3.25 Specifications for commercial products and standard test methods
3.25.1 Adhesive bonding
3.25.2 Aviation and distillate fuels
3.25.3 Conductive adhesives
3.25.4 Conveyor belting
3.25.5 Crosslinkable ethylene plastics
3.25.6 Electrical insulating materials
3.25.7 Electrocoat bath
3.25.8 Electronic devices
3.25.9 Endless belts
3.25.10 Extruded film and tape
3.25.11 Flooring
3.25.12 Footwear (protective)
3.25.13 Hoses
3.25.14 Insulation shielding materials
3.25.15 Liquid paints
3.25.16 Medical applications
3.25.17 Polymer-based microwave circuit substrates
3.25.18 Protective clothing
3.25.19 Rubber
3.25.20 Textile fabric
3.25.21 Ventilation materials
3.25.22 Writing paper
3.26 Tensile properties
3.27 Thermal expansion coefficient
3.28 Water concentration
3.29 Weight loss
References

4 Electrostatic Hazards
4.1 Electrostatic charge generation
4.2 Electromagnetic interference
References

5 Ignition Hazards and Preventive Measures
5.1 Conditions of ignition
5.2 Types of discharge and discharge energy
5.3 Minimum ignition energy
5.4 Preventive measures
References

6 Mechanisms of Action of Antistatic Agents
Petra Pötschke & Jürgen Pionteck
6.1 Conductive modification of polymer surfaces
6.2 Mechanism of action of antistatics added into bulk
6.2.1 Internal organic antistatics
6.2.2 Conductive inorganic fillers
6.2.3 Conductive inorganic materials in blends of insulating polymers
6.2.4 Conductive polymer/insulating polymer composites
6.3 Consideration of mechanism in selection of antistatic agents for particular application
References

7 Compatibility of Antistatic Agents with Matrix and Their Performance
7.1 What influences compatibility of antistatic agents with matrix?
7.2 Methods of antistatic agent selection based on principles of compatibility
7.3 Influence of compatibility on permanence of antistatic agent incorporation
References

8 Antistatic Agent Motion and Diffusion
8.1 Antistatic agent diffusion rate and the methods of study
8.2 Antistatic agent motion and distribution in matrix
References

9 Structure and Distribution of Non-migrating Antistatics
9.1 Morphological structure and distribution of non-migrating (permanent) antistatics
9.2 Percolation threshold
References

10 Antistatic Agent Incorporation Method and Its Performance
10.1 Grafting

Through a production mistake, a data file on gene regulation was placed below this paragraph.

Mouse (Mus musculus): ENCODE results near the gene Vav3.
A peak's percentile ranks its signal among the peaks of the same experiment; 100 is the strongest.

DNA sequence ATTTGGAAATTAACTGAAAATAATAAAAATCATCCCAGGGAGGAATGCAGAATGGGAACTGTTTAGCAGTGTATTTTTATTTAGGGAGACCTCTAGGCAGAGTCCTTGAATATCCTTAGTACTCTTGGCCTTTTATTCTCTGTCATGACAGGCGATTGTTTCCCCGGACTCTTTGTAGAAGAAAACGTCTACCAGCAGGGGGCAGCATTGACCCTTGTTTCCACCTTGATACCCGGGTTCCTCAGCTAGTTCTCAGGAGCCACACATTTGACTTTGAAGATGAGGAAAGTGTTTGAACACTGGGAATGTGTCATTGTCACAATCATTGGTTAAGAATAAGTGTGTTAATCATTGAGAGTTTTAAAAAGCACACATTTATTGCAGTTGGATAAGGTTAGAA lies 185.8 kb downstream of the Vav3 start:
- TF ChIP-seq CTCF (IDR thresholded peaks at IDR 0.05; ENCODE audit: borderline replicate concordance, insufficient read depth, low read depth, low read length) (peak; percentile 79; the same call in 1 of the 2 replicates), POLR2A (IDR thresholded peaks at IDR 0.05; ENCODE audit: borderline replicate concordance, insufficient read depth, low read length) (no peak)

10.2 Chemical modification
10.3 Surface coating
10.4 UV and electron beam curing
10.5 Plasma treatment
10.6 Physical vapor deposition
10.7 Mixing/dispersion
10.8 Crystallization in matrix
10.9 Nucleation of inorganic nanoparticles
References

11 Antistatic Agents and Other Components of Formulation
11.1 Antistatic agent consumption by fillers
11.2 Absorption of additives by antistatic agents
11.3 Molecular mobility and transport in the presence of antistatic agents
11.4 Effect of antistatic agents on polymerization and curing reactions
11.5 Effect of moisture and humidity
References

12 Effect of Antistatic Agents on Some Properties of Compounded Materials
12.1 Mechanical properties
Mária Omastová
12.2 Optical properties
Mária Omastová
12.3 Spectral properties
12.4 Rheological properties
Petra Pötschke
12.4.1 Effect of low molecular weight organic additives
12.4.2 Effect of conductive inorganic materials
12.5 Electrical properties
12.6 Glass transition temperature
12.7 Thermal stability
12.8 Effect of UV and ionized radiation on materials containing antistatics
12.9 Morphology, crystallization, structure, and orientation of macromolecules
12.10 Hydrophilic properties, surface free energy
References

13 Antistatic Agent Selection for Specific Polymers
13.1 ABS
13.2 Acrylics
13.3 Cellulose acetate
13.4 Cellulose butyrate and propionate
13.5 Cellulose nitrate
13.6 Charge transfer polymers
13.7 Chlorinated polyvinylchloride
13.8 Chlorosulfonated polyethylene
13.9 Epoxy resin
13.10 Ethylene-propylene-diene copolymer, EPDM
13.11 Ethylene-vinyl acetate copolymer, EVA
13.12 Ionomers
13.13 Nitrile rubber
13.14 Polyacene
13.15 Polyacetylene
13.16 Polyacrylonitrile
13.17 Polyamide
13.18 Polyaniline
13.19 Polybutadiene
13.20 Polybutylmethacrylate
13.21 Polycarbonate
13.22 Polyester
13.23 Polyetheretherketone
13.24 Polyetherimide
13.25 Polyethylene
13.26 Polyimide
13.27 Polyisoprene
13.28 Polyisothionaphthene
13.29 Polylactide
13.30 Polymethylmethacrylate
13.31 Polyoxyethylene
13.32 Polyoxymethylene
13.33 Poly(N-vinyl-2-pyrrolidone) 176
13.34 Polyparaphenylene
13.35 Poly(phenylene ether)
13.36 Poly(phenylene sulfide)
13.37 Poly(phenylene vinylene)
13.38 Polypropylene
13.39 Polypyrrole
13.40 Polystyrene
13.41 Polysulfone
13.42 Polythiophene
13.43 Polyvinylacetate
13.44 Polyvinylalcohol
13.45 Polyvinylbenzylalcohol
13.46 Polyvinylbutyral
13.47 Polyvinylchloride
13.48 Poly(vinylene sulfide)
13.49 Polyvinylidenechloride
13.50 Polyvinylidenefluoride
13.51 Polyurethanes
13.52 Proteins
13.53 Rubber, natural
13.54 Silicone
13.55 Styrene-butadiene rubber
13.56 Styrene-butadiene-styrene copolymer
13.57 Starch
References

14 Antistatic Agents in Polymer Blends
14.1 Antistatic agent partition between blend component polymers
14.2 Interaction of antistatic agents with blend components
14.3 Blends of conductive and non-conductive polymers
References

15 Antistatic Agents in Various Industrial Products
15.1 Adhesives and sealants
15.2 Aerospace
15.3 Agriculture
15.4 Automotive applications
15.5 Bottles and plastic containers
15.6 Bulk shipping containers
15.7 Business machines